Seriously, given recent IRS shenanigans and the lack of any pushback for same, is there any chance that there’s some sort of Trump tax illegality that the IRS is covering up for him, or even any embarrassing revelations that they’re refraining from leaking?

If the Dems figure out a (legal) way to single out a single political opponent for Tax requirements above and beyond what everyone else has to undergo, I would hope we go all Allenski on their @sses. If it’s so suspicious that a presidential candidate who’s also a businessman made millions, how much more suspicious is it that a career politician (like say Nancy P) made millions on a congressional salary? Or that close family of career politicians (like say Joe B) made millions despite having no visible qualifications for their good business luck other than Who they’re related to?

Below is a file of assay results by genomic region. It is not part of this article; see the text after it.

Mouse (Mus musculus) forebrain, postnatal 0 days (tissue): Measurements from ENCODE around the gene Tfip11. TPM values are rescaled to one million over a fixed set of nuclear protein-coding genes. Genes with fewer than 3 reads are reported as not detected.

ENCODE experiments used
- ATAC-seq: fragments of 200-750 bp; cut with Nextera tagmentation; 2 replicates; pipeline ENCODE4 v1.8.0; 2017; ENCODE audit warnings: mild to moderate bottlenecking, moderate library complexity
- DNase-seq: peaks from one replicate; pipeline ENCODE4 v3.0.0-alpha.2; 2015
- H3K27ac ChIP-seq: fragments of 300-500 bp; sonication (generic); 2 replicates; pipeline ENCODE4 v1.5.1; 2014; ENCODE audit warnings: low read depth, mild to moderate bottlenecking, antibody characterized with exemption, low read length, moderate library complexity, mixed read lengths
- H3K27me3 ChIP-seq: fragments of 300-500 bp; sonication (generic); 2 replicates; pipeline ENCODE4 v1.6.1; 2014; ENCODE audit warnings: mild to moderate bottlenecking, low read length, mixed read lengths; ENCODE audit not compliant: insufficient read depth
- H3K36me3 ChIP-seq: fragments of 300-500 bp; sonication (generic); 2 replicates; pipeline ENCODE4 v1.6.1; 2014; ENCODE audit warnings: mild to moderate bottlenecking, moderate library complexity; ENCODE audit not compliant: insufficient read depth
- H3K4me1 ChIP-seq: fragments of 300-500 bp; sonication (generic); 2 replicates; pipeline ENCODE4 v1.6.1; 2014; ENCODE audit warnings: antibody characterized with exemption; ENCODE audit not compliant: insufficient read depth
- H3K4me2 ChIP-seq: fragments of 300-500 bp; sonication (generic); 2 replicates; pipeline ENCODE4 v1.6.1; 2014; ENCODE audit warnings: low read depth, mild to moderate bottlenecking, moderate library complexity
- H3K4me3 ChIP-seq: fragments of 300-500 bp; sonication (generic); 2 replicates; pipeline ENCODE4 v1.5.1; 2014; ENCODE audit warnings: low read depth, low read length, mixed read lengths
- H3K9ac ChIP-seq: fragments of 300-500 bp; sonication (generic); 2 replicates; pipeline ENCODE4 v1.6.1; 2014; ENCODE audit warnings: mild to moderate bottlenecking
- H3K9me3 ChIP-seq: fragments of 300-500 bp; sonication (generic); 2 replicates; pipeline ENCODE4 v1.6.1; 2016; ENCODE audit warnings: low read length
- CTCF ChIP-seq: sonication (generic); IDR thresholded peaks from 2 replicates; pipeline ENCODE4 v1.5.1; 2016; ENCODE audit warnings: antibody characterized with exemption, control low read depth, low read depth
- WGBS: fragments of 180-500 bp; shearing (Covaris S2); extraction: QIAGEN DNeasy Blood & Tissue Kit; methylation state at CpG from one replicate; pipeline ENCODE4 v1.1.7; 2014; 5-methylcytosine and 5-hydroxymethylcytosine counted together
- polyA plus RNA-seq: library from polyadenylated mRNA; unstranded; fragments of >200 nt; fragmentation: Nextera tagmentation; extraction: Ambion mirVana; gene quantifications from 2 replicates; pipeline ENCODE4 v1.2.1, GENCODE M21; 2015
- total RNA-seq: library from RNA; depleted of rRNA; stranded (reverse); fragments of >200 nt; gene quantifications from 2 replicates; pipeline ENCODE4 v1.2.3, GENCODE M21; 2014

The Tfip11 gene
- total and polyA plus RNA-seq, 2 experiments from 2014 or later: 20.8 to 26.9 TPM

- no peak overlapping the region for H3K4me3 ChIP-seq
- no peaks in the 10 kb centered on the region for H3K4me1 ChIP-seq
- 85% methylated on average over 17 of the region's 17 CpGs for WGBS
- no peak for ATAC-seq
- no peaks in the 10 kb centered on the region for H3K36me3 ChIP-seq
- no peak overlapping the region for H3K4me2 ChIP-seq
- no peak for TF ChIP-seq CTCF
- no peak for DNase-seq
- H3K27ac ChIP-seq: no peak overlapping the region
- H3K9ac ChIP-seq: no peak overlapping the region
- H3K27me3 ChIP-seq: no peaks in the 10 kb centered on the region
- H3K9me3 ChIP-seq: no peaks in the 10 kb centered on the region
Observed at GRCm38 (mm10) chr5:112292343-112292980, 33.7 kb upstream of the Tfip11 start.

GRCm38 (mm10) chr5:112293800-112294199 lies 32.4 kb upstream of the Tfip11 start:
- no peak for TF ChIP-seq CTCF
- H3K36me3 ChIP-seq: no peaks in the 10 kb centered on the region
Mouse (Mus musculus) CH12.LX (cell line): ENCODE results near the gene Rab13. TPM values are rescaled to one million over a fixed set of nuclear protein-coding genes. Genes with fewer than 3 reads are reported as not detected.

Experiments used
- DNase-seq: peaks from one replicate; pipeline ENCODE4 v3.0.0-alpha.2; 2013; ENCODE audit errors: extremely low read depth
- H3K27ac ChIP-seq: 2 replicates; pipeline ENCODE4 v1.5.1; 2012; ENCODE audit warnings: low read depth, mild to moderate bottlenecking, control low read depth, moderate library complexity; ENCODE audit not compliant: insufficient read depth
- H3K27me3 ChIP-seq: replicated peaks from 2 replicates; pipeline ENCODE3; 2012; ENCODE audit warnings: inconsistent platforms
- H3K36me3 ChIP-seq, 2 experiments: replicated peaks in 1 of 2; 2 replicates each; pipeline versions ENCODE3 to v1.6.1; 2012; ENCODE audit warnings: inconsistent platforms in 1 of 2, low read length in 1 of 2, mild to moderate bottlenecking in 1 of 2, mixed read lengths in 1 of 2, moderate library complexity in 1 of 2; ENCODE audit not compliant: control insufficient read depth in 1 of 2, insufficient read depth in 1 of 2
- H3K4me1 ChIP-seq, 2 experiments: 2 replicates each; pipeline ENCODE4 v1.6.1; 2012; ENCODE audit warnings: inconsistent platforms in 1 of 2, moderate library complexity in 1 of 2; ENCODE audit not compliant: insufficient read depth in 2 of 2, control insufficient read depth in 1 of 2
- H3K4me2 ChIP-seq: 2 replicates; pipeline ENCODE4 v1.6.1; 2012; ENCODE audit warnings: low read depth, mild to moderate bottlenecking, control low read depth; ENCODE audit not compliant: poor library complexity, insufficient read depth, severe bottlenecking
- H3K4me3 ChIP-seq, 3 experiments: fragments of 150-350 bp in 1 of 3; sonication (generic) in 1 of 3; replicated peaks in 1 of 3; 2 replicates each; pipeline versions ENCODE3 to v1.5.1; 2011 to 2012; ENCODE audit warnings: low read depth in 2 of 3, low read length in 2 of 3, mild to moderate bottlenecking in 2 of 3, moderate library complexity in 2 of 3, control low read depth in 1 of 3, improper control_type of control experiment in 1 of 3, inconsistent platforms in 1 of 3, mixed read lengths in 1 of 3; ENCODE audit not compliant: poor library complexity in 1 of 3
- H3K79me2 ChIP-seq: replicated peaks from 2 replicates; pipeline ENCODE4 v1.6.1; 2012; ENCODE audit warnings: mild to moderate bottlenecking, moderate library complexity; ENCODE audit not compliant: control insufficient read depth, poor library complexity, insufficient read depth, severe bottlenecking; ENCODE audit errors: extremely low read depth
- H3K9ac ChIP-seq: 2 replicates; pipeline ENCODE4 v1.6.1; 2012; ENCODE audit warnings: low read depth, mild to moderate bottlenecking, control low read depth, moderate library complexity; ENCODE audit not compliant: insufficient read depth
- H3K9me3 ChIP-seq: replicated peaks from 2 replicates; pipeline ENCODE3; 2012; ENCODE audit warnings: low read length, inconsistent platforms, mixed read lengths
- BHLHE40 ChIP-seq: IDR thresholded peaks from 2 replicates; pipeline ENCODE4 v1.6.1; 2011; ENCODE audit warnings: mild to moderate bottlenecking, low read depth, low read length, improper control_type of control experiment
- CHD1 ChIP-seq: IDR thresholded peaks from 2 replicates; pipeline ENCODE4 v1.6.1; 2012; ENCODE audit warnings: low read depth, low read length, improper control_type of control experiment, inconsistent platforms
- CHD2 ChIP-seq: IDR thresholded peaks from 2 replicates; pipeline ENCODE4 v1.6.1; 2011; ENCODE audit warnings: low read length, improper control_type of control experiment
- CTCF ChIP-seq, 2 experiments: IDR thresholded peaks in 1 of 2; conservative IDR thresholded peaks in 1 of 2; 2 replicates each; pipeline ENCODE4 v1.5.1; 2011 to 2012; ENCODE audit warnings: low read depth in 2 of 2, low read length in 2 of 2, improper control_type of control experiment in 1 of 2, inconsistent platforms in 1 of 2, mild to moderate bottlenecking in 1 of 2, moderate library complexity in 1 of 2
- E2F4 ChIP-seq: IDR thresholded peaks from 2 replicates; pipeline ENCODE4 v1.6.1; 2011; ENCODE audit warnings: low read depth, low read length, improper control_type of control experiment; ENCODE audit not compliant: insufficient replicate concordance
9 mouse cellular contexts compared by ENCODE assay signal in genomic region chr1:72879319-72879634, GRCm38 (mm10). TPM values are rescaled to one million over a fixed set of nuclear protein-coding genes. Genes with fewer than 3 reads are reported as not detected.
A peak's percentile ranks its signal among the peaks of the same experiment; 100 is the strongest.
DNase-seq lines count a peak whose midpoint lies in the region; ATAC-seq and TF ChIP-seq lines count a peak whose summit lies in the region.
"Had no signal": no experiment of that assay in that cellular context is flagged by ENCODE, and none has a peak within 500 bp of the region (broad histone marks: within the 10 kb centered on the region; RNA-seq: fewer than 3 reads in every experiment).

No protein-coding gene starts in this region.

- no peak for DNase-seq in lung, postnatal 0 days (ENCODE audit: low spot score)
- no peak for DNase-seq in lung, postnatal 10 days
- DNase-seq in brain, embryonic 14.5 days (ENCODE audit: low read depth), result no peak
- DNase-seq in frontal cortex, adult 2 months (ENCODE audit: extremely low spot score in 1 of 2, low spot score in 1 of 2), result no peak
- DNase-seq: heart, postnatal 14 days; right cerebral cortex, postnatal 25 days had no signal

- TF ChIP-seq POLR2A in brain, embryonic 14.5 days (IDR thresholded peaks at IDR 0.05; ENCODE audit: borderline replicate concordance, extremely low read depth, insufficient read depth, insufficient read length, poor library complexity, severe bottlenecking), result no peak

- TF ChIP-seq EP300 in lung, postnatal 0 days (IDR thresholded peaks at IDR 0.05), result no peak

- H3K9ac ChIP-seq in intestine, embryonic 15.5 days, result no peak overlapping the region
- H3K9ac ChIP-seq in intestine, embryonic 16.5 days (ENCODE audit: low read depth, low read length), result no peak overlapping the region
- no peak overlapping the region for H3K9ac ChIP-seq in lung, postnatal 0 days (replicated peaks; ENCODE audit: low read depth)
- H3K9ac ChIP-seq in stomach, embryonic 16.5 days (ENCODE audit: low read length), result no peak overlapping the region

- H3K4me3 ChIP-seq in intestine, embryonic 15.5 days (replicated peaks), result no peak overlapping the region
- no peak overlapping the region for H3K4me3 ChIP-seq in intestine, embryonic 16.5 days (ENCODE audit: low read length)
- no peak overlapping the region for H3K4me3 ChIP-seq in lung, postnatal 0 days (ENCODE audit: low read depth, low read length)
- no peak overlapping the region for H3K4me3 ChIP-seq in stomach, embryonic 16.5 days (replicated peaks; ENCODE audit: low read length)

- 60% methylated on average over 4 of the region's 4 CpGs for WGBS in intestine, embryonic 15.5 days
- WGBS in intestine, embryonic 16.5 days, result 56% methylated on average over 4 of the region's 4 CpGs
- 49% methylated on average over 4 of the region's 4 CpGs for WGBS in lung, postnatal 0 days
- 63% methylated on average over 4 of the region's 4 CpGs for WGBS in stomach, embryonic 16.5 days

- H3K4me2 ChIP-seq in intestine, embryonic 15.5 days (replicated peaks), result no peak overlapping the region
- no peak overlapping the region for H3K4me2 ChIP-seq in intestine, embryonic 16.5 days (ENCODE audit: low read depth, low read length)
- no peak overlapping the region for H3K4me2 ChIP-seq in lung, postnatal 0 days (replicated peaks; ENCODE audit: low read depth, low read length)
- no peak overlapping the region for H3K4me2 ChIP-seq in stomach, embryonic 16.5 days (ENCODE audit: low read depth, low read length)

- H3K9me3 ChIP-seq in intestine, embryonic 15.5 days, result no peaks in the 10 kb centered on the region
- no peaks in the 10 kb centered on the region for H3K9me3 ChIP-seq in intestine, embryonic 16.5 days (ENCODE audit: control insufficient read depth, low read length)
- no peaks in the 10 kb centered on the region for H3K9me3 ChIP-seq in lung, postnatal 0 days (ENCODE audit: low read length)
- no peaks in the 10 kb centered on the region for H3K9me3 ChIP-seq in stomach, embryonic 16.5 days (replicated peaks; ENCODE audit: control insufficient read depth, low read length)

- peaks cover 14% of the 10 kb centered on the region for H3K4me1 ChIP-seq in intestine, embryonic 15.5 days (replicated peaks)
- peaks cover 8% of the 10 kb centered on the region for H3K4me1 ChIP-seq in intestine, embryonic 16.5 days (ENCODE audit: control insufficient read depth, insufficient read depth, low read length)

Jackie in reply to BobM. | May 2, 2019 at 6:51 am

    Also Mueller. Barr said he didn’t know if Mueller went over Trump’s taxes and he left it out in the Mueller report, probably because without evidence of a crime combing through someone’s returns is probably illegal. Does anyone doubt that Mueller using a flimsy excuse got a court order to go over Trump’s taxes and found absolutely nothing.

    Edward in reply to BobM. | May 2, 2019 at 12:33 pm